Henry Cockburn: 'I can hear what other people can't'

Henry Cockburn smoked joints daily for seven years. Does that explain what happened next?

Henry was first diagnosed with schizophrenia after he tried to swim Newhaven estuary fully clothed in the middle of winter. For eight years he was in and out of mental hospitals. On recovering, he wrote with his father, Patrick, an account of his experiences called Henry's Demons: Living with Schizophrenia, a Father and Son's Story. He has returned to art college and no longer smokes cannabis.

I first started smoking marijuana at the age of 13 or 14. At first I enjoyed it, but as the years went by the less I enjoyed the high. I was naturally quite shy around people my own age and smoking weed was an ice-breaker. Also, the music scene in Canterbury was closely linked to drugs and that had a part to play in me smoking it. I smoked five or six spliffs a day.

Cannabis ruled my life for a good seven years. I've met a lot of friends through smoking cannabis. It's a social thing – you meet people. But it wasn't a social activity. I'd have one or two joints, and then I'd just sit there not saying anything for hours and hours in a corner of someone's room.

In our little circle the bong seemed to be the common denominator. If you could take a bong you were in. A bong is a bit like a hubbly-bubbly pipe. The smoke goes through a bottle with water in the bottom of it, and you need strong lungs not to cough.

I went to a public school, but the kids I met outside school had a kind of freedom that you're kept away from in a public school community. We would hang out at people's houses – anyone whose parents let them smoke – and sometimes we went to parks to smoke. I was always scared that teachers from my school would see me smoking and I would be urine-tested.

I can still remember New Year's Eve 2000. I said to myself I would give up smoking cannabis. I was in Ireland at the time and I thought to myself this is the start of a new era. Stupidly, I got on a bus to go to a rave. I sat next to a friend from the village we were in, and the first thing she did was to skin up a joint. I was straight back on it. Anyone who says cannabis isn't habit-forming hasn't had to struggle with it.

I had a friend called Simon. Always a chirpy fellow, he got into dealing. He took ecstasy and speed and the next thing I heard that he had died from a heroin overdose.

I'm still good friends with his brother and his mother who I got to meet after he died. She visited me when I was in mental hospital.

My Psychosis

For me it was less of a psychosis than an awakening, a spiritual awakening. I would hear trees talking to me in the dead of night as I sat naked under them. For me it was oh-so real and for me, yes, it is still real. People talk about brain chemicals in my head being out of balance, but to me this sounds so impersonal. As I see it, I can hear what other people can't.

It all started in art college in Brighton in January 2002. I had been arrested for walking around town in bare feet, so I was wary of cops. I decided to walk around Brighton searching for clay. I decided I wouldn't consult a map or even ask anyone the way. I managed to find a shop called Evolution where I got some clay. I walked around picking up bits of metal and wood which I could use to make a drum for my brother Alex.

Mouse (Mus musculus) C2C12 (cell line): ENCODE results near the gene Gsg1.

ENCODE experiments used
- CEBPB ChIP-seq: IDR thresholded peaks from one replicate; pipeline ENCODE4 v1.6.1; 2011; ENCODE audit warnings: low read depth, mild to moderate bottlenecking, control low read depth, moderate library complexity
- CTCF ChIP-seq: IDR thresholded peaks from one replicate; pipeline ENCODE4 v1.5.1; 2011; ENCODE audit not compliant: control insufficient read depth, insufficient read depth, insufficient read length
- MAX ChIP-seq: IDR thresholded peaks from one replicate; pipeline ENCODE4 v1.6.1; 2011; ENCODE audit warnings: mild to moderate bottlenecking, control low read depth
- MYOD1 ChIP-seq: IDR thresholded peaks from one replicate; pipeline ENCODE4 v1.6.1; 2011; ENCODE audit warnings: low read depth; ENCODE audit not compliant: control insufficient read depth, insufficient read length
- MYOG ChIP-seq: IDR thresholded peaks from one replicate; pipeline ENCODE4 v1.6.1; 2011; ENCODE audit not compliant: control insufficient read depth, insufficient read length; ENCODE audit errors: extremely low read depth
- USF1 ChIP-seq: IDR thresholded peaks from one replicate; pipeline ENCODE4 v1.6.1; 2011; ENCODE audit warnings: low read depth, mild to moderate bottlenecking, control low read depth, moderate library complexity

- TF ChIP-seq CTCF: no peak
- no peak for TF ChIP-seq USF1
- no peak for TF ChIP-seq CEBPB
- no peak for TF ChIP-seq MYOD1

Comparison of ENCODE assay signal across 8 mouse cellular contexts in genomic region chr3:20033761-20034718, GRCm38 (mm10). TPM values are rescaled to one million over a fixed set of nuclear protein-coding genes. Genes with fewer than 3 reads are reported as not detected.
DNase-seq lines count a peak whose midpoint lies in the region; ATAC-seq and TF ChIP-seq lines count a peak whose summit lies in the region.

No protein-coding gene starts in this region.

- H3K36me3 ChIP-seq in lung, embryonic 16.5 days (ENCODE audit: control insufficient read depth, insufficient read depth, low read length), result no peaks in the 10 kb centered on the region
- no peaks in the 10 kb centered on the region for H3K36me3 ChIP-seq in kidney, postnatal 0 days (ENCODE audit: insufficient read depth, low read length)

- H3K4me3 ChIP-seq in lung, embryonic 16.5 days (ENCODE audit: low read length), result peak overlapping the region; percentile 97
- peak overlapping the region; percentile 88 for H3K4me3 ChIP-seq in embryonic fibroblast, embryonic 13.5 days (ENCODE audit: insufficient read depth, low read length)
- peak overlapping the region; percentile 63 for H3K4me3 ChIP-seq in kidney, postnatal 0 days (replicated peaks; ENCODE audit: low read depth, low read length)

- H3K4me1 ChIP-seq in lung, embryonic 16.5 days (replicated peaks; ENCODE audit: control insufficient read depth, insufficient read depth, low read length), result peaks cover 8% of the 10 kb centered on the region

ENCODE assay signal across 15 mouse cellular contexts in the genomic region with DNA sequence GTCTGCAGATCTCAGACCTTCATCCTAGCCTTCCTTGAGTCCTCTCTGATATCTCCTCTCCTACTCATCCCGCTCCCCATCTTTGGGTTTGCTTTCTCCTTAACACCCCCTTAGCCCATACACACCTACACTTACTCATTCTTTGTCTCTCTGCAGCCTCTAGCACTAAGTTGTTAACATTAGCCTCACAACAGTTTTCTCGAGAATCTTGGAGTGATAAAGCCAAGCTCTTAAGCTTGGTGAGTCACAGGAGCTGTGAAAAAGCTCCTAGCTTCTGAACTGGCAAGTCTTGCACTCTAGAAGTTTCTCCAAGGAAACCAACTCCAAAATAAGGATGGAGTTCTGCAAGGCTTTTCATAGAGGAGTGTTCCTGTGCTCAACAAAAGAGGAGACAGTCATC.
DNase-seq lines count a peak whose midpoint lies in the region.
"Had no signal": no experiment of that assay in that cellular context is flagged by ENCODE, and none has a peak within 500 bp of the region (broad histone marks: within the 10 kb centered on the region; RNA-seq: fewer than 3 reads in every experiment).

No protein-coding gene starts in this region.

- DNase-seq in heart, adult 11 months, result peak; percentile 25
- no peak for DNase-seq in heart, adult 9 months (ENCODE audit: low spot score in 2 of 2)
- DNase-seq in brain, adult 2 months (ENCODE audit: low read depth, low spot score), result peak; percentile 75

It seemed to me that black birds – ravens and crows – were trying to guide me back to the sea, and the white birds – the seagulls – were leading me out of town. I got to the top of a road leading to the railway tracks. I saw the letter H on a fire hydrant sign, and I saw what it meant. It meant H for Henry – I was in the right place.

I could feel the trees I was under telling me to take my shoes off, so I did. The next thing I knew I was by the railway tracks. The brambles around me seemed to tighten so I stayed still. Then a train went past – the brambles were protecting me. It happened again, but I got scared and jumped out and some one in the train must have seen me. I found myself under the roots of a tree. "You're not very good at this," I heard the tree say in my mind, and I heard a dog bark. So I held my breath until I soiled myself. That night I had a long conversation with the tree. The tree said that I could rap, that I was the best of rappers and a friend of mine loved me.

Since that day I have been sectioned at least eight times. I have had days when it seemed to me there was nothing anybody could do to help me. This inner torment – though actually it feels external – I call "the polka dots". I see rings like the rings you see in a jeweller's shop. I see them everywhere, every hollow, every piece of ivy, not a moment's peace. I feel I am being drained into a dark godless world and I ask the Almighty to make it stop. Once I thought I had turned into Gollum from Tolkien's Lord of the Rings. I thought I was being tricked into looking for the dark ring and had it on my finger and I was invisible. I thought that I was a sinner. I'll never really come to terms with what I see as real and what other people see as delusions, though these are now less frequent and are controlled by medication.

Schizophrenia: The shame of silence, the relief of disclosure

Henry Cockburn: If I say I'm schizophrenic people reply, 'So you've got a split personality'

The stigma of the hidden schizophrenia epidemic

Editorial: We are failing sufferers of mental illness

Henry Cockburn: I like to be liked – and finally I’ve found friends who really like me

Is this the 'tobacco moment' for cannabis?

Fashion advice from the shrink’s sofa

The demise of the asylum and the rise of care in the community

Henry Cockburn: I was trying to listen to my shoes. I thought I was going to be put in a straitjacket

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